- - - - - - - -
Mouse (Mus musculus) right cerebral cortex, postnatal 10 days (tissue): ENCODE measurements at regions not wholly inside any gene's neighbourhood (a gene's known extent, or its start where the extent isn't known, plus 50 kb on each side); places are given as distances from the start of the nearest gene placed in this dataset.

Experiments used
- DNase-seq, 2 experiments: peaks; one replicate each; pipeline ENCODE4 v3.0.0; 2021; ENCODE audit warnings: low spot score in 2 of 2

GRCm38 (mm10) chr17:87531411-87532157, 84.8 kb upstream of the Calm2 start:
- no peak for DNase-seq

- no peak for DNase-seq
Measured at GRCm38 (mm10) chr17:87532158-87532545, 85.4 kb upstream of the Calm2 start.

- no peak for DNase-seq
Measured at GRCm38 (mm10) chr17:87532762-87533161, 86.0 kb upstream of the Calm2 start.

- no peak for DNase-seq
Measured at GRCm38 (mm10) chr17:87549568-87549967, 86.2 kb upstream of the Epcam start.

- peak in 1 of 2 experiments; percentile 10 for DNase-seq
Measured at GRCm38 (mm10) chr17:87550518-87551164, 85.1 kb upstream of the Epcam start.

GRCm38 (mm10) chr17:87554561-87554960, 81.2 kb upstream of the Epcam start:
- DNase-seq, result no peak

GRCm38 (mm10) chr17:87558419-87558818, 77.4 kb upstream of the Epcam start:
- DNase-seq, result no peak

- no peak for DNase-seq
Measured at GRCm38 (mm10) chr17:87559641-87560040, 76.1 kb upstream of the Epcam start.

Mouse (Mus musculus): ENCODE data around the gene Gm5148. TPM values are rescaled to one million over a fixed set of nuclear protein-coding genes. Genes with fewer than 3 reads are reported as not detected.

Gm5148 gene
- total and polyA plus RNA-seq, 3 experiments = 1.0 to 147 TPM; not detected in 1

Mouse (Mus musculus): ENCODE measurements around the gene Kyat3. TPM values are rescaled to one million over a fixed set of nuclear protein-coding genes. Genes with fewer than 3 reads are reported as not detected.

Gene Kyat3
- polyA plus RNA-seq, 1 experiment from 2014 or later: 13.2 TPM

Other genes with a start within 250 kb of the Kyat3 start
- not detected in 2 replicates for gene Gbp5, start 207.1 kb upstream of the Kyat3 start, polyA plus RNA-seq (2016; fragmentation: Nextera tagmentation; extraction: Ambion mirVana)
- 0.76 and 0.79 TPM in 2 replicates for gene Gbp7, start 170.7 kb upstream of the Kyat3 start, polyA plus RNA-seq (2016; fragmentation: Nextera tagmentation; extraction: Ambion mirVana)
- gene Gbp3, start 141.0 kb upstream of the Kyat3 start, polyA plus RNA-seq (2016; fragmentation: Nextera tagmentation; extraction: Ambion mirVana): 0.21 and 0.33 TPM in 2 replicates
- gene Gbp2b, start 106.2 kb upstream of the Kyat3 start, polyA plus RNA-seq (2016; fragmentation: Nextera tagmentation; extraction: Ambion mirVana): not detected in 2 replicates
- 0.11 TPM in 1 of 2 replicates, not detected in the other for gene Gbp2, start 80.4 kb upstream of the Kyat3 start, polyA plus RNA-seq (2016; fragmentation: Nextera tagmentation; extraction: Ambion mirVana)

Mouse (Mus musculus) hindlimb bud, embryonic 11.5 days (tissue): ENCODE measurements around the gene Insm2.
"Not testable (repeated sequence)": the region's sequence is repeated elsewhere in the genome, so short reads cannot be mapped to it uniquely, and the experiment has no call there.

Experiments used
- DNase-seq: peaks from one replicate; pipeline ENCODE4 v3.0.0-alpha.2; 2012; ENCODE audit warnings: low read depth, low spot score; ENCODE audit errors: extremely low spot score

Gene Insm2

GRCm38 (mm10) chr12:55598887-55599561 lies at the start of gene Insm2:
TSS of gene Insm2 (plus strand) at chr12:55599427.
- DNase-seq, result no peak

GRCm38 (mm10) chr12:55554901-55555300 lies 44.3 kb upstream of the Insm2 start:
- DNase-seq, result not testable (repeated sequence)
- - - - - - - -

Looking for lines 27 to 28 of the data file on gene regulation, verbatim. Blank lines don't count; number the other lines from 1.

- not detected in 2 replicates for gene Gbp5, start 207.1 kb upstream of the Kyat3 start, polyA plus RNA-seq (2016; fragmentation: Nextera tagmentation; extraction: Ambion mirVana)
- 0.76 and 0.79 TPM in 2 replicates for gene Gbp7, start 170.7 kb upstream of the Kyat3 start, polyA plus RNA-seq (2016; fragmentation: Nextera tagmentation; extraction: Ambion mirVana)